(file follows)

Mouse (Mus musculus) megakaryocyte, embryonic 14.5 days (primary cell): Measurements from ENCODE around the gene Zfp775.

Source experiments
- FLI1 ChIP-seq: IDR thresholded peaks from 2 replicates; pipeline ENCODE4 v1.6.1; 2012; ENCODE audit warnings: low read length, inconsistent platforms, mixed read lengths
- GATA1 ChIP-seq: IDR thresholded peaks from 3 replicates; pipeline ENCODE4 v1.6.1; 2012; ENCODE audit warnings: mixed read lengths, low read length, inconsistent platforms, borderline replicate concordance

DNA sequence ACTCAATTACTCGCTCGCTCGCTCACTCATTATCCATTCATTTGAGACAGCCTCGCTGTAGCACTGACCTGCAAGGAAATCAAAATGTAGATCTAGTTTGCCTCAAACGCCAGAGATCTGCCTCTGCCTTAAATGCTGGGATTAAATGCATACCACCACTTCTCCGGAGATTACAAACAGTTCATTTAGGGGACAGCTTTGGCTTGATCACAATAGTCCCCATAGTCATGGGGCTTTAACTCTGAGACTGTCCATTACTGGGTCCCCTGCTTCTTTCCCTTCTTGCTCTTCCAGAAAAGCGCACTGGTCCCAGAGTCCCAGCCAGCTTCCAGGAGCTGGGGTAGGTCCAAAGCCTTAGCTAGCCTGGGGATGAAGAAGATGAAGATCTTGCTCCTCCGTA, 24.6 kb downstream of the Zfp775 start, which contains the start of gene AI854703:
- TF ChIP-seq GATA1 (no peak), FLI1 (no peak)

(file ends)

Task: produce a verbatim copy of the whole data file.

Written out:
Mouse (Mus musculus) megakaryocyte, embryonic 14.5 days (primary cell): Measurements from ENCODE around the gene Zfp775.

Source experiments
- FLI1 ChIP-seq: IDR thresholded peaks from 2 replicates; pipeline ENCODE4 v1.6.1; 2012; ENCODE audit warnings: low read length, inconsistent platforms, mixed read lengths
- GATA1 ChIP-seq: IDR thresholded peaks from 3 replicates; pipeline ENCODE4 v1.6.1; 2012; ENCODE audit warnings: mixed read lengths, low read length, inconsistent platforms, borderline replicate concordance

DNA sequence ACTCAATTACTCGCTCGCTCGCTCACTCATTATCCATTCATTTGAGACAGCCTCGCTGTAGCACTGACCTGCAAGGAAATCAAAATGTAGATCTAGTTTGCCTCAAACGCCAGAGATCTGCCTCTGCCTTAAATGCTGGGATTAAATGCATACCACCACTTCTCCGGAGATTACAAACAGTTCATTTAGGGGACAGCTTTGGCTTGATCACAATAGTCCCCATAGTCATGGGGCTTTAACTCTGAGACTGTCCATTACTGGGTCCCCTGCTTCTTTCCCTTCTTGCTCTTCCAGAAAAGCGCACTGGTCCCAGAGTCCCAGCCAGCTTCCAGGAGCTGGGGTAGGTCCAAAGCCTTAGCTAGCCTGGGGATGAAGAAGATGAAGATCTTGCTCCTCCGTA, 24.6 kb downstream of the Zfp775 start, which contains the start of gene AI854703:
- TF ChIP-seq GATA1 (no peak), FLI1 (no peak)